Hollywood legend Debbie Reynolds was a lifelong collector of Hollywood memorabilia who was forced to sell off the majority of her massive collection in a series of auctions after she failed to partner with the Academy of Motion Picture Arts and Sciences to find a home for the home in their future Los Angeles museum.

Between 2011 and 2014, the auctions raised over $50 million and while her daughter, Carrie Fisher, assisted with the organization and coordination of all three sales events, fans may not have been aware that Fisher also had her own huge collection of show business history.

On September 23rd, more than 1,500 items from Fisher's collection will be up for sale for the first time, alongside what remains of her mother's prized possessions.

"Star Wars" and classic Hollywood items for sale

After Fisher made her name and kick-started her career in 1977's "Star Wars," she began collecting items from the film franchise, especially depictions of her character, Princess Leia. Some of the "Star Wars" elements expected to be listed in the auction are Fisher's personal, original 1978 Star Wars Princess Leia action figure, a life-size "Princess Leia with blaster" statue in a vintage wooden phone booth that was featured prominently in Fisher's home, and a life-size C-3PO replica.

Much of Reynolds' collection was comprised on classic movie costumes, including Marilyn Monroe's infamous Subway Dress and Judy Garland's original gingham dress from "The Wizard of Oz." Both of those dresses sold in prior auctions, with Monroe's ivory cocktail frock earning more than $5 million. In September's sale, fans can expect to see a number of costumes worn by Reynolds during her own 6-decade career.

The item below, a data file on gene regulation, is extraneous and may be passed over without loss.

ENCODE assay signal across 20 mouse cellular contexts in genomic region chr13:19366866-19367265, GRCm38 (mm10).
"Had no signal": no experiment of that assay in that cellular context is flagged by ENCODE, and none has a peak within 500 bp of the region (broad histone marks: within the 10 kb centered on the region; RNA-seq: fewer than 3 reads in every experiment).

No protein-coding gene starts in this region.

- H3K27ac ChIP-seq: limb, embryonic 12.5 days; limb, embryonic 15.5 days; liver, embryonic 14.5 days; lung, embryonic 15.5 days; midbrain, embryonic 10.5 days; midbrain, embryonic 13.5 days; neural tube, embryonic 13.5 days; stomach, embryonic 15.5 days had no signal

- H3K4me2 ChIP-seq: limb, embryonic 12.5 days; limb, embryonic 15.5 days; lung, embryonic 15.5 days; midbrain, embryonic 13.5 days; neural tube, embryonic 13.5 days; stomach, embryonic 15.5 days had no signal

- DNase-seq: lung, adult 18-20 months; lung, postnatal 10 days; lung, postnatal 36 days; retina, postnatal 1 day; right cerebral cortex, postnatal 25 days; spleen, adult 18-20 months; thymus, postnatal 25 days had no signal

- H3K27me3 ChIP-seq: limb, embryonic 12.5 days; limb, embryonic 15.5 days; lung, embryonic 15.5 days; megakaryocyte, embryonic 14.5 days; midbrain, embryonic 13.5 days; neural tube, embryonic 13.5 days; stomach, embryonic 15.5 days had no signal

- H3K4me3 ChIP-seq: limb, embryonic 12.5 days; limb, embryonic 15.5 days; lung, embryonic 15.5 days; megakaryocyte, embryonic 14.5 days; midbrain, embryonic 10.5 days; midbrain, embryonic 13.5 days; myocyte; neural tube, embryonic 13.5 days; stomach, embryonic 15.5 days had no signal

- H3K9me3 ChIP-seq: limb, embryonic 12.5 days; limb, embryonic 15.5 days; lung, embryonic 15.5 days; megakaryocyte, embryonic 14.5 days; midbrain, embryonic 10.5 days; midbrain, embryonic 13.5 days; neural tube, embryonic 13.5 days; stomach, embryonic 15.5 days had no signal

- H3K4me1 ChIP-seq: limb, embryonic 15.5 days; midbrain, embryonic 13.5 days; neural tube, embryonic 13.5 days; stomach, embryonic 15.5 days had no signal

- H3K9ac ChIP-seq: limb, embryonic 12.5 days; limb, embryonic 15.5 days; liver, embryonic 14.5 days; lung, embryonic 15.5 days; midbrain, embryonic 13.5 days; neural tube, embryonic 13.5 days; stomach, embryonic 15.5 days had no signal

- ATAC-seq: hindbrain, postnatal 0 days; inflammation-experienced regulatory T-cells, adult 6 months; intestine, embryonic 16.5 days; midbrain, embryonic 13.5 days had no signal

In September's sale, fans can expect to see a number of costumes worn by Reynolds during her own 6-decade career. Dresses are worn in some of her most famous movies, like "The Unsinkable Molly Brown," "Singin' in the Rain," and "Annie Get Your Gun" have all been listed by the auction sales company.

Sales proceeds will go to charity

The September sale will be handled by Profiles in History, the Hollywood auction house that lists Reynolds' past sales among its most profitable. The company's CEO, Joe Maddalena, said in a statement announcing the upcoming auction that he was a longtime friend of both Fisher and Reynolds and he hopes the sale will bring closure to fans after the pair's sudden passing in late 2016. "I hope fans from around the world have an opportunity to acquire a memento from their remarkable lives and careers. They are both missed."

A portion of the auction proceeds will be donated to a pair of mental health charities. The Thalians is a Hollywood-based charity, created by actors to support those with mental health concerns, including the mental health of military men and women and their families.

Reynolds served on the group's board for more than 52 years. The Jed Foundation works with American youth to prevent suicide and promote mental health. It was chosen to be a monetary recipient by Fisher's daughter Billie Lourd.